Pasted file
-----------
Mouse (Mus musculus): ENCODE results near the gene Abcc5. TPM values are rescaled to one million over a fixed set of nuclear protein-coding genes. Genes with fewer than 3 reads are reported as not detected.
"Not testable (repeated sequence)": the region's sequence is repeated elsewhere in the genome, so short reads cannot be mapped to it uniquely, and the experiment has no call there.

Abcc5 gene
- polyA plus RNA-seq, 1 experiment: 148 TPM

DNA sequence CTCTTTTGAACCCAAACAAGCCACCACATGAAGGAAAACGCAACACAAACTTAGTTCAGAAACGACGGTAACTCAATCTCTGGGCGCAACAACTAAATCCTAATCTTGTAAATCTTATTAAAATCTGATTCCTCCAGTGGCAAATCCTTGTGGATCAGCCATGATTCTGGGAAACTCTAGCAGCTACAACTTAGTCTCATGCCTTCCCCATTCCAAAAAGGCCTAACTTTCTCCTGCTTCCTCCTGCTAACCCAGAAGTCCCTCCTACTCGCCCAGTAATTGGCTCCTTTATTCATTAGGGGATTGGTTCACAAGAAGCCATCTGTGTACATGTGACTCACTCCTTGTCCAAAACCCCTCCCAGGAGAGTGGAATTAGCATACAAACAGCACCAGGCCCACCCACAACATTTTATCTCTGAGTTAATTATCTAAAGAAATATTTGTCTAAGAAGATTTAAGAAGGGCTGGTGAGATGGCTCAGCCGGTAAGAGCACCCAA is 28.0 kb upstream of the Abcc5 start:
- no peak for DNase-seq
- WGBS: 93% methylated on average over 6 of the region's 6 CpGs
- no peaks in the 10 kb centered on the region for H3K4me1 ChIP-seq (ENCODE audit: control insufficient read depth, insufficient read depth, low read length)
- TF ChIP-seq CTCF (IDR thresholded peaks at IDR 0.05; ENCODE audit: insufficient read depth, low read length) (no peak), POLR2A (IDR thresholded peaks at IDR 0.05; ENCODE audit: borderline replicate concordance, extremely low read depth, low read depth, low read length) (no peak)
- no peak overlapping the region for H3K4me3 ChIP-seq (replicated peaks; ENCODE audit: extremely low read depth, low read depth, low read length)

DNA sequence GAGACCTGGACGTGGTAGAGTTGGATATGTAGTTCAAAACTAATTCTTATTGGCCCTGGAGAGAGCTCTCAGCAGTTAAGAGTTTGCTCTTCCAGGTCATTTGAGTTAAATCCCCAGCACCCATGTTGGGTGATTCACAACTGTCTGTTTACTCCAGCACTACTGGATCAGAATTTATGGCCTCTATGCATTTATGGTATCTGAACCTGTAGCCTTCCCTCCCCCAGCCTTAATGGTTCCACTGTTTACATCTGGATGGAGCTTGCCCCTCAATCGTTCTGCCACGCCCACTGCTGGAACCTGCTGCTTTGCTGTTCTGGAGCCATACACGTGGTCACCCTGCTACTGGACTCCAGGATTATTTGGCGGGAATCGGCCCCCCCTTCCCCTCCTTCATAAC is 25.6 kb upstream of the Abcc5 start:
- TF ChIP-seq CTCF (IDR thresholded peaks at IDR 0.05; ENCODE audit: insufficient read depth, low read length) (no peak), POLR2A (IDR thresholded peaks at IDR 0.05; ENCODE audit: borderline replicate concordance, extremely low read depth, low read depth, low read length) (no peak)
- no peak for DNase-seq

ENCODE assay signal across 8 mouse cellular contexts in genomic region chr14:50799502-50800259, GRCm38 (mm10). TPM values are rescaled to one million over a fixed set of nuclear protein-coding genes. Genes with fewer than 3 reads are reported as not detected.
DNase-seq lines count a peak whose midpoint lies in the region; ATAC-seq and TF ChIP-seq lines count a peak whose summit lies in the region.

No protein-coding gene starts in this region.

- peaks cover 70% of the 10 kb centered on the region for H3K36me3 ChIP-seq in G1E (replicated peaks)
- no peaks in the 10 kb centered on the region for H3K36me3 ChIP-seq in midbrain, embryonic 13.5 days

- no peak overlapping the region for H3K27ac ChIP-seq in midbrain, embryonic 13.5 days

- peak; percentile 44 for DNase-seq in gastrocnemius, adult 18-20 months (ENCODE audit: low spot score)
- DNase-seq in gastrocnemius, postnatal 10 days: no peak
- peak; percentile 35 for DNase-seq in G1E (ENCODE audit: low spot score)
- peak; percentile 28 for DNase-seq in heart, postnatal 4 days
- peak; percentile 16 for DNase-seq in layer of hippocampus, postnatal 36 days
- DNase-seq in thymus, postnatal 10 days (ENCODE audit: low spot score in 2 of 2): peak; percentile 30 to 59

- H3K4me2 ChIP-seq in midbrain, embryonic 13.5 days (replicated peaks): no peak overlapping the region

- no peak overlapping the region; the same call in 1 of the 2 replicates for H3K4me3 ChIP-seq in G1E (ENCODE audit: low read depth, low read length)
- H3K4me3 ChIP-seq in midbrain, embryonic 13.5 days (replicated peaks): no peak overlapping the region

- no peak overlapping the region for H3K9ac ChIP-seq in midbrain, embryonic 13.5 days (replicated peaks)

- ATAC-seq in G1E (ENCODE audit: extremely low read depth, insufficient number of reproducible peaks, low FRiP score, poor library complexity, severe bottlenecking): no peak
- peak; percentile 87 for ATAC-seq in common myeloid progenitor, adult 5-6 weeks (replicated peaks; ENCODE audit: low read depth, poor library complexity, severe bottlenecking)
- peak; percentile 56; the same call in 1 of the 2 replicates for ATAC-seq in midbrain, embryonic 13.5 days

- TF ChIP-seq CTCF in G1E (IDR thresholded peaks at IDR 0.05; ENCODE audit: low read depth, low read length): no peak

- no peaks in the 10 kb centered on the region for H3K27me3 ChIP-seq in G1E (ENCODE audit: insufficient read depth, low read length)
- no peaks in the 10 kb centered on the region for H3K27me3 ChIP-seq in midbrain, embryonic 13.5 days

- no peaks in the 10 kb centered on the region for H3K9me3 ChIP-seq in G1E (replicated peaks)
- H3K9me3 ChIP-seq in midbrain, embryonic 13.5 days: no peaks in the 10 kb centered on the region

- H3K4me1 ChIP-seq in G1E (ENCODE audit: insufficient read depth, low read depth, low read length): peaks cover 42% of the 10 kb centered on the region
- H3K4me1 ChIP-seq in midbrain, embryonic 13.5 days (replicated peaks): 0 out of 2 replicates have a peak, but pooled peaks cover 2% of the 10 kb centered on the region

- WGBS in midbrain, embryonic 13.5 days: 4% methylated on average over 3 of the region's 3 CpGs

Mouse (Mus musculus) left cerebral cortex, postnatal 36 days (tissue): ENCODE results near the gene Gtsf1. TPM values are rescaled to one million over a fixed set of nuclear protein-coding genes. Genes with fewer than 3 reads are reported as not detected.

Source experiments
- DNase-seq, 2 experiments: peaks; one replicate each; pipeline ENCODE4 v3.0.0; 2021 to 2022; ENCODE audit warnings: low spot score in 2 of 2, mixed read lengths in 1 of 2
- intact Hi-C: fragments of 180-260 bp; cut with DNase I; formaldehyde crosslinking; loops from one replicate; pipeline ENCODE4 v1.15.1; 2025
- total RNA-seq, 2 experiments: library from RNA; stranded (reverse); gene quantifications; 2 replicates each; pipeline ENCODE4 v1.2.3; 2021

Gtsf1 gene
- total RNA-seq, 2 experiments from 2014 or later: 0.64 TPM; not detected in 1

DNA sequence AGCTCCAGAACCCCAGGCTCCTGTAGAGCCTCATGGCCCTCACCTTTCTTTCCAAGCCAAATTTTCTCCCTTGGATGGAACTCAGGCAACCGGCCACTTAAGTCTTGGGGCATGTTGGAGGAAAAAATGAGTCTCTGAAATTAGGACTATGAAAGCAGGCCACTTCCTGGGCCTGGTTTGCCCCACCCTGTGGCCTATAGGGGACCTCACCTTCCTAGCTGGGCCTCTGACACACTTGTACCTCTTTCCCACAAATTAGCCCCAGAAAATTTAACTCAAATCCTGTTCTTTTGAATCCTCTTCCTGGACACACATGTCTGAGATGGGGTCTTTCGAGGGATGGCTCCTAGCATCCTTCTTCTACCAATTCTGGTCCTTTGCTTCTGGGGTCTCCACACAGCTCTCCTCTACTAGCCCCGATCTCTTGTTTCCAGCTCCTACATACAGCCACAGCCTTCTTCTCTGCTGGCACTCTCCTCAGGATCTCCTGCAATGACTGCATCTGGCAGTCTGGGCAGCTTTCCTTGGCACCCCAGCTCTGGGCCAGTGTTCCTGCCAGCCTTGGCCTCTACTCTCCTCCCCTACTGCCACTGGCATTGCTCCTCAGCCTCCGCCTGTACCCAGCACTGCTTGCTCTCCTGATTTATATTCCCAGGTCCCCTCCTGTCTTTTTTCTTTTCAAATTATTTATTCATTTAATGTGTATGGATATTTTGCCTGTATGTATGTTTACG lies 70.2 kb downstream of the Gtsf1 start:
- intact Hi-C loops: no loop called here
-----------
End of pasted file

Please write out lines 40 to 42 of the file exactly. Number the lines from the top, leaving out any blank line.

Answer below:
- WGBS in midbrain, embryonic 13.5 days: 4% methylated on average over 3 of the region's 3 CpGs

Mouse (Mus musculus) left cerebral cortex, postnatal 36 days (tissue): ENCODE results near the gene Gtsf1. TPM values are rescaled to one million over a fixed set of nuclear protein-coding genes. Genes with fewer than 3 reads are reported as not detected.

Source experiments